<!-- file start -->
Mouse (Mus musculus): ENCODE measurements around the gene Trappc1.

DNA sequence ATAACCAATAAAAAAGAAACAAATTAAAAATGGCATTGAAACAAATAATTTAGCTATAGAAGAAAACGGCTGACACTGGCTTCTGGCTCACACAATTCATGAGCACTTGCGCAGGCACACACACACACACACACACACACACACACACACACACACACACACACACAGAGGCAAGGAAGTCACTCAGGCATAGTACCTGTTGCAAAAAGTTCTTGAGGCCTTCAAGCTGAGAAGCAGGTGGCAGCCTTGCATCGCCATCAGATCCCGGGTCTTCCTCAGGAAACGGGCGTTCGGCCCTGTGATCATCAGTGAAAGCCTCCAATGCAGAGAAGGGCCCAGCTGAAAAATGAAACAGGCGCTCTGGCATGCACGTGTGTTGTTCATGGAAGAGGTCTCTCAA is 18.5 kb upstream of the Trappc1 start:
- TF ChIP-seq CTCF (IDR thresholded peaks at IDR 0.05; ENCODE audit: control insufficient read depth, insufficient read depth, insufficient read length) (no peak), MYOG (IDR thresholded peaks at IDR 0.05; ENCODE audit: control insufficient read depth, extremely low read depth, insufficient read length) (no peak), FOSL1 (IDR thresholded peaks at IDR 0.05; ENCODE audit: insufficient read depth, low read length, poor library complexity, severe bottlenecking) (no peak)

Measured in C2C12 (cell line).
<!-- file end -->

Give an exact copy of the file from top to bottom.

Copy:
Mouse (Mus musculus): ENCODE measurements around the gene Trappc1.

DNA sequence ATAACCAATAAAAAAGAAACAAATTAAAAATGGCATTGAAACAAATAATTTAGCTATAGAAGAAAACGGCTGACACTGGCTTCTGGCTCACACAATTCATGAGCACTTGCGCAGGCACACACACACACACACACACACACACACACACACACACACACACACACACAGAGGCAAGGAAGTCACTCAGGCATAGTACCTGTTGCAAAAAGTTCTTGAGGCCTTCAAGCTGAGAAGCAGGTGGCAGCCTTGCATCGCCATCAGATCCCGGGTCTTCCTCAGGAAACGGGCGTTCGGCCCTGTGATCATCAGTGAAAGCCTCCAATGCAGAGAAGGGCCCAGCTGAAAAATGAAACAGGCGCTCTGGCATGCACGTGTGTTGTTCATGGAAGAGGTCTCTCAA is 18.5 kb upstream of the Trappc1 start:
- TF ChIP-seq CTCF (IDR thresholded peaks at IDR 0.05; ENCODE audit: control insufficient read depth, insufficient read depth, insufficient read length) (no peak), MYOG (IDR thresholded peaks at IDR 0.05; ENCODE audit: control insufficient read depth, extremely low read depth, insufficient read length) (no peak), FOSL1 (IDR thresholded peaks at IDR 0.05; ENCODE audit: insufficient read depth, low read length, poor library complexity, severe bottlenecking) (no peak)

Measured in C2C12 (cell line).